And where the yaks get to surf is a lesser break in front of the power plant. Surfed there several times and had yaks dropping in on me all over. My pal, a world class surf kayaker got so frustrated he went ashore… Not my idea of a good scenario.

Thought for the day
Some board surfers starting to evolve …


Lower Level Of The Evolution Scale…
some day, their offspring may figure out that they can sit down and use a paddle with two blades… :wink:


“Surfing” On The High Seas…
is certainly apart of paddling/touring on “textured” day. But the term “kayak surfing” generally connotes folks who get into boats specifically designed to surf a beach or point break. The goal of most kayak surfing is not to cover distance and do it efficiently by controlling and surfing a long boat on non breaking open ocean swells and waves (which long boaters should learn) but to be able to ride and manuever a surf craft quite dramatically (dancing I consider it) on the green face of a breaking wave. Open ocean surfing with a long boat is usually about efficiency while covering distance in conditions. Kayak surfing is about making the moves in tune with a breaking wave, while remaining calm sometimees seemingly on the edge of disaster.

Well, that just my perception/definition of it.


i’m not sure what i was asking about…
since the only concept i had of surfing was with a board–like in those surfer-dude movies.

from what has been written here (which is a goldmine of info for someone who had no clue, thanks again to everyone) i suspect i’d be most interested in open water surfing just past the breaking waves, primarily as a means of covering distance or simply to experience the wind.

then there would be the occasional riding of the wave back into shore at the end of the paddling day.

ah, but i suppose both would require regular practice in order for me to be able to invoke at will…so i guess i’ve got to decide if i am interested in it, or not ;-).


– Last Updated: Dec-06-05 10:44 AM EST –

If you can't get through a breakzone on a given day, you probably don't want to be out there in the open water either... Even if you can handle the open water waves/swells (I think they are far easier), you still have to make your way back in, likely through the breakzone.


PS. Well, actually, if you pick your launch and landing spot(s), you can get out without going through the beach break washing machine.

there is a guy where I surf
that does this … he makes the whole thing look so effortless and graceful on days when the waves are mushy and friendly.

Sing is right though

– Last Updated: Dec-06-05 11:46 AM EST –

If you can't handle big waves don't go out in big swell. I went on a coastal paddle once with a bunch of seakayakers in seakayaks. We were sitting well out side the break zone with 4-6 foot rollers watching the waves pound the cliffs. Suddenly a huge dark line formed on the horizon. All of the paddle surfers in the group took off paddling straight out as hard as we could go. Someone yelled outside but most of the "seakayakers" did not have a clue, I paddled over a 12' cresting wall of water. It took out the "seakayakers" like they were dominoes and we spent about a half hour rescuing boaters, boats and paddles from the surf zone.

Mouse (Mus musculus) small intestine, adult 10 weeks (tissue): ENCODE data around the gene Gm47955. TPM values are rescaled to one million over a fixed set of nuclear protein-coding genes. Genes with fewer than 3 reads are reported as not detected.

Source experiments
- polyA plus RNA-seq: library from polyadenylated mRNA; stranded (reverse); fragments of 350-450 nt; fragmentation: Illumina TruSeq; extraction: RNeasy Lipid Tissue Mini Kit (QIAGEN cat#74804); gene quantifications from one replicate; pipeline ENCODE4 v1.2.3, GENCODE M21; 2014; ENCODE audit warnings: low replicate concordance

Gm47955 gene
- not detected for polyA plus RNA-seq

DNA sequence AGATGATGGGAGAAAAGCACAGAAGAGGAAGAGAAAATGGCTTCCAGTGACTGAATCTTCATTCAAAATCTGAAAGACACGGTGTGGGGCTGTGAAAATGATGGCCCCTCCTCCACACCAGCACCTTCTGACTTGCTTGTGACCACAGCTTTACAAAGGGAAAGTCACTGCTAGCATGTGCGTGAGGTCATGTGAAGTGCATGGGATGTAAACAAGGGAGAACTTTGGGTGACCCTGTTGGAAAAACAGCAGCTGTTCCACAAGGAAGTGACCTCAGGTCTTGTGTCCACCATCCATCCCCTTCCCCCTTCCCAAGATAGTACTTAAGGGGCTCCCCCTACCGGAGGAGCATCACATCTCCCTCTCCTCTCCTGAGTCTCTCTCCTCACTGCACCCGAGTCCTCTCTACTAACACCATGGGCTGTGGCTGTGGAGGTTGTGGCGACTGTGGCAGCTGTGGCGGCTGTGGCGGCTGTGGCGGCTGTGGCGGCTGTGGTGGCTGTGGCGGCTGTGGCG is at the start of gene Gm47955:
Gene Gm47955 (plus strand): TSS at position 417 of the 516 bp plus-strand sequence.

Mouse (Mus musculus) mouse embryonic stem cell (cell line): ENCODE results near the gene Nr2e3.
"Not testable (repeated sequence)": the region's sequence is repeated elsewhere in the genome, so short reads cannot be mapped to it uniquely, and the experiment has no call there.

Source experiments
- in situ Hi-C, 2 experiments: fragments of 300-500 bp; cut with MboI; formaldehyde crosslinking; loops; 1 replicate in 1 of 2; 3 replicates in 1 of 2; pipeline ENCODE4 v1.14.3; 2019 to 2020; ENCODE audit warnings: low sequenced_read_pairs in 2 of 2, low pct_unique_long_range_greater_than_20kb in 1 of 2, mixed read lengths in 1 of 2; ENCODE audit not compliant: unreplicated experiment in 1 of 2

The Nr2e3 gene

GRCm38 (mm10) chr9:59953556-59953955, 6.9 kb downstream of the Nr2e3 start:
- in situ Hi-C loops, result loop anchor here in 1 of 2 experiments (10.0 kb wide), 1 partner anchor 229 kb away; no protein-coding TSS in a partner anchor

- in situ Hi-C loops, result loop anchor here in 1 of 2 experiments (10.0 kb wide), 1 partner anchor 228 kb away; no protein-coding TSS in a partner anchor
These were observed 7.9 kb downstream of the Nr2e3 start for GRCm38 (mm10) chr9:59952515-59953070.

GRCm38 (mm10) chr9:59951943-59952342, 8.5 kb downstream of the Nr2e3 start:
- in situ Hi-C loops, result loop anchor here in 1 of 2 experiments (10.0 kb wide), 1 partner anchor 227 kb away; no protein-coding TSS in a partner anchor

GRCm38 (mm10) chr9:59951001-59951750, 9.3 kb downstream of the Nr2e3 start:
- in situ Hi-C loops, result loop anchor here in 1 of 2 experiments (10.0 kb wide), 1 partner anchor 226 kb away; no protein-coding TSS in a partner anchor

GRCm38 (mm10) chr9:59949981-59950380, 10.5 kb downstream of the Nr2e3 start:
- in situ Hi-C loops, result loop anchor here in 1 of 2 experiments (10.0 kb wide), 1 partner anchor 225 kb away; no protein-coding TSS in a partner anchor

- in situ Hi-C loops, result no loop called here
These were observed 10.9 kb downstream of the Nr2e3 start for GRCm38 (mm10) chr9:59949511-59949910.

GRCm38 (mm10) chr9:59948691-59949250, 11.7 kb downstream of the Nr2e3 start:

Easily Lulled
It is very easy to start assuming that, if you are sitting in swells of a given height for a while, that is the highest it’ll get. Or to believe that the Marine forecasts account for the once in a long while rogues that can show up when sitting in truly open ocean.

That said, kayakers need to be aware of staying away from being dumped on by breaking water or run into hard objects regardless of where they are. A large group was launching on a river one evening last season from a local dock. An unusually large wake got set up from a barge coming upriver - the thing was cresting nearly 3 feet over the top of not-low docks around the launch ramp by the time it hit them. Twisted them into some unusual arrangements and did a job on a good bit of the shore reinforcements.

We had a couple of paddlers that were newbies and/or in a rec boat that was not likely to handle that well, sitting a few feet offshore from some really jagged rock piles against the shoreline. It took some energetic verbal cues to get them to paddle further away from shore and out of the crest line.

LOL! But They Were All Wearing…
dyrsuits, outfitted with tow ropes and other latest gear, led by at least two “expedition” paddlers in Brit boats and, thus, ultimately all safer than us pinhead surfers who go out alone. :wink:


Who Are Those Guys?
Lately, these “hybrid” surfers are starting to make an appearance at San Onofre. To whom do they owe their allegiance? Are they stand up surfers or are they paddle surfers? So far, these guys drift between the two “communities”, challenged by neither.

Could these be truce brokers sent here by the UN to unite disparate factions? Or are they pioneers, boldly going where no surfer has gone before? Intriguing…indeed.

Somebody told me
that on a tropical vacation Kelly Slater started doing this … if that’s true be prepared for a stand up paddle surfer invasion.